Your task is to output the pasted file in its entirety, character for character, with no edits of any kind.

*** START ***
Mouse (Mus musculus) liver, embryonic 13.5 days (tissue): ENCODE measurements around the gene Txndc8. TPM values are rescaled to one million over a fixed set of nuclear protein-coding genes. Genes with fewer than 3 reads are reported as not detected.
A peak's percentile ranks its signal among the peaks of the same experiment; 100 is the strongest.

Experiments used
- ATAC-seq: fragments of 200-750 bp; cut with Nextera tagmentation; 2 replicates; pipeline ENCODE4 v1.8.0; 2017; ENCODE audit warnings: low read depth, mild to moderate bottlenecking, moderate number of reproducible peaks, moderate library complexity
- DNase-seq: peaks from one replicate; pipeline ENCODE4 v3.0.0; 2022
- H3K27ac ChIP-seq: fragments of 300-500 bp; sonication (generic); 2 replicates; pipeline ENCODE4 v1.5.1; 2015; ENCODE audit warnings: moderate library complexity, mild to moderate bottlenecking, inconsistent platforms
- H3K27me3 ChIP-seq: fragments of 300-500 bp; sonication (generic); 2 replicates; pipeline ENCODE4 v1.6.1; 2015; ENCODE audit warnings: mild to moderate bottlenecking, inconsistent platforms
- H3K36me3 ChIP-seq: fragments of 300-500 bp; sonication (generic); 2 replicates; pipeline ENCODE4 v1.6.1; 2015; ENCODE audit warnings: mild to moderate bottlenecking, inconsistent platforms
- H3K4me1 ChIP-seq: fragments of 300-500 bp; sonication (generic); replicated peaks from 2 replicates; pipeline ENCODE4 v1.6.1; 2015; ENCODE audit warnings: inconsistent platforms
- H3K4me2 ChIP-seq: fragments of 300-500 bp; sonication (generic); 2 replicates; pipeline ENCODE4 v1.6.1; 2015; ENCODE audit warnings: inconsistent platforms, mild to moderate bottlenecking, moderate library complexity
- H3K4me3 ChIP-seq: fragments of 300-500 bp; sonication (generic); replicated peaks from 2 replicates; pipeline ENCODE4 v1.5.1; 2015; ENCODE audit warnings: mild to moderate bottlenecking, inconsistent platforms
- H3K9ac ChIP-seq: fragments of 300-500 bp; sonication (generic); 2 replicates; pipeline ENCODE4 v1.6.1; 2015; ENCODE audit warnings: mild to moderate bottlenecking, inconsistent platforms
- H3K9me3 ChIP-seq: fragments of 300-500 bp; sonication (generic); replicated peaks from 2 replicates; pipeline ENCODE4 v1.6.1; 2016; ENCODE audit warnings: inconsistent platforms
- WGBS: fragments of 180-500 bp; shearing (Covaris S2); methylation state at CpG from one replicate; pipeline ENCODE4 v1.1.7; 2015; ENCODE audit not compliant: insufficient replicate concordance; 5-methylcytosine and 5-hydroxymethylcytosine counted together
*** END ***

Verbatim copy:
Mouse (Mus musculus) liver, embryonic 13.5 days (tissue): ENCODE measurements around the gene Txndc8. TPM values are rescaled to one million over a fixed set of nuclear protein-coding genes. Genes with fewer than 3 reads are reported as not detected.
A peak's percentile ranks its signal among the peaks of the same experiment; 100 is the strongest.

Experiments used
- ATAC-seq: fragments of 200-750 bp; cut with Nextera tagmentation; 2 replicates; pipeline ENCODE4 v1.8.0; 2017; ENCODE audit warnings: low read depth, mild to moderate bottlenecking, moderate number of reproducible peaks, moderate library complexity
- DNase-seq: peaks from one replicate; pipeline ENCODE4 v3.0.0; 2022
- H3K27ac ChIP-seq: fragments of 300-500 bp; sonication (generic); 2 replicates; pipeline ENCODE4 v1.5.1; 2015; ENCODE audit warnings: moderate library complexity, mild to moderate bottlenecking, inconsistent platforms
- H3K27me3 ChIP-seq: fragments of 300-500 bp; sonication (generic); 2 replicates; pipeline ENCODE4 v1.6.1; 2015; ENCODE audit warnings: mild to moderate bottlenecking, inconsistent platforms
- H3K36me3 ChIP-seq: fragments of 300-500 bp; sonication (generic); 2 replicates; pipeline ENCODE4 v1.6.1; 2015; ENCODE audit warnings: mild to moderate bottlenecking, inconsistent platforms
- H3K4me1 ChIP-seq: fragments of 300-500 bp; sonication (generic); replicated peaks from 2 replicates; pipeline ENCODE4 v1.6.1; 2015; ENCODE audit warnings: inconsistent platforms
- H3K4me2 ChIP-seq: fragments of 300-500 bp; sonication (generic); 2 replicates; pipeline ENCODE4 v1.6.1; 2015; ENCODE audit warnings: inconsistent platforms, mild to moderate bottlenecking, moderate library complexity
- H3K4me3 ChIP-seq: fragments of 300-500 bp; sonication (generic); replicated peaks from 2 replicates; pipeline ENCODE4 v1.5.1; 2015; ENCODE audit warnings: mild to moderate bottlenecking, inconsistent platforms
- H3K9ac ChIP-seq: fragments of 300-500 bp; sonication (generic); 2 replicates; pipeline ENCODE4 v1.6.1; 2015; ENCODE audit warnings: mild to moderate bottlenecking, inconsistent platforms
- H3K9me3 ChIP-seq: fragments of 300-500 bp; sonication (generic); replicated peaks from 2 replicates; pipeline ENCODE4 v1.6.1; 2016; ENCODE audit warnings: inconsistent platforms
- WGBS: fragments of 180-500 bp; shearing (Covaris S2); methylation state at CpG from one replicate; pipeline ENCODE4 v1.1.7; 2015; ENCODE audit not compliant: insufficient replicate concordance; 5-methylcytosine and 5-hydroxymethylcytosine counted together